Affymetrix microarray expression data. Affymetrix HG-UI33A plus 2.0 GeneChips were used according to the protocols of the manufacturer. CEL files were analyzed using the GC-RMA algorithm ( 12) to produce normalized transcript-level signal. The median normal tissue expression was than used for per-gene normalization. To exclude low-quality data, all probes with raw signal below threshold (median of all intensities) in more than 80% of the arrays were removed.
Hierarchical clustering and data visualization. All hierarchical clustering was done in Cluster 3.0 software (University of Tokyo, Human Genome Center) 7 and heat maps were created in Java TreeView 1.0.12 software.
Results and Discussion
Normal breast tissue and invasive breast cancers were analyzed for DNA methylation state using CpG island microarrays (refs. 9, 13; see Supplementary Table S2 for pathologic assessment of the samples and the assays done on each specimen). 271 CpG island microarray elements that displayed significant differences between normal and cancerous tissues were identified using BRB array tools with a false discovery rate of 15% (Supplementary Table S3) and then analyzed based on their genomic location, such as promoter or satellite sequences. Hierarchical clustering of the data showed that tumor tissue can be distinguished from healthy tissue based on genome-wide DNA methylation patterns ( Fig. 1 ). Differences between normal and cancer tissues could be seen throughout the genome, including single-copy CpG island promoters as well as highly repetitive satellite and Alu sequences. In breast cancer in general, satellite sequences became relatively hypomethylated whereas single-copy CpG island elements and Alu sequences became aberrantly methylated, consistent with earlier work ( 13– 15).
New and previously identified single-copy CpG islands that become aberrantly methylated in breast cancer were identified by our CpG island arrays. An example of a CpG island previously reported to be methylated and its associated gene silenced in breast cancer was CAVEOLIN-1 ( 16). New aberrantly methylated CpG islands identified included the islands associated with HOXA1 and HOXA7. Interestingly, in addition to HOXA1 and HOXA7, the rest of the HOXA genes within the cluster are also associated with CpG islands at their 5′ ends, and aberrant methylation of the HOXA5 and HOXA9 promoter in breast cancer has been reported ( 17, 18). Together, these results led us to hypothesize that the entire contiguous region of the HOXA cluster is a target of aberrant methylation and epigenetic gene silencing in human breast cancer.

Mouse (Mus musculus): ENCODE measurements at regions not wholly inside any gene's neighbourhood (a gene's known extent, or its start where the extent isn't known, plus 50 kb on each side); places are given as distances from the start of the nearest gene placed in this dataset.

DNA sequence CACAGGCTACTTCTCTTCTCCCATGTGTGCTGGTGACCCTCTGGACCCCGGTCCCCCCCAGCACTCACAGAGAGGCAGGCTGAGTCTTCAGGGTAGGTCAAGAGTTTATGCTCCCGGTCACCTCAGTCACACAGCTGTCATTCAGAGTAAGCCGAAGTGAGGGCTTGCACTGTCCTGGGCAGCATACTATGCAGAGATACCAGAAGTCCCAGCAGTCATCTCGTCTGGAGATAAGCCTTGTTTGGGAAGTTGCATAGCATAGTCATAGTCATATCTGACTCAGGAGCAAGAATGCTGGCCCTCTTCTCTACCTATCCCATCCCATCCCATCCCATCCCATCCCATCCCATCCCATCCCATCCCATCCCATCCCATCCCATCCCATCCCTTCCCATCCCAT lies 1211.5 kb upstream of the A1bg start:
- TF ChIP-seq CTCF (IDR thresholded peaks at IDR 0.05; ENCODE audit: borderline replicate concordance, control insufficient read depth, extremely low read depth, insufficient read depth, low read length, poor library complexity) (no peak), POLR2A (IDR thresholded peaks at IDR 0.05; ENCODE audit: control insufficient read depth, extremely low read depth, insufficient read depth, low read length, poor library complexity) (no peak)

To address this hypothesis, we analyzed the gene expression data for the HOXA, HOXB, HOXC, and HOXD gene clusters obtained by Affymetrix transcription profiling from a random subset of 22 of these breast cancers and 4 normal breast tissues, as well as 4 breast cancer cell lines, the nontumorigenic breast epithelial cell line MCF10A, and a normal human mammary epithelial cell strain designated HMEC ( Fig. 2A ). Overall, there was a selective decrease in the expression of the entire HOXA cluster in the cancerous samples when compared with the noncancerous samples, whereas the paralogous HOX clusters HOXB, HOXC, and HOXD showed no consistent changes in gene expression. Furthermore, the transcriptional repression of the HOXA gene cluster was localized to this neighborhood of genes as analysis of expression of genes extending 2.5 Mb 5′ and 3′ of the HOXA cluster does not show decreases in expression, thereby showing that the repression is localized to the HOXA gene cluster ( Fig. 2B). To confirm the Affymetrix gene expression data, we analyzed HOXA gene expression by quantitative real-time RT-PCR ( Fig. 2C; Supplementary Table S4). Results from these analyses confirmed a significant decrease or loss of expression of the HOXA1 to HOXA10 genes in invasive breast cancer when compared with normal tissue. This statistically significant diminution in the HOXA cluster did not extend to HOXA11 and HOXA13. The repression of the HOXA cluster seen in vivo extended to in vitro cell line models as well ( Fig. 2D). Additional analysis of this data revealed that in this gene cluster, there was a high correlation in expression of neighboring genes in the cluster, suggesting that epigenetic silencing of one HOXA gene may influence the expression of other HOXA genes in their proximity, and therefore the expression of particular gene may not be driven only by the epigenetic state of the promoter region of an individual gene but is also dependent on the epigenetic state of whole HOXA cluster (Supplementary Fig. S2).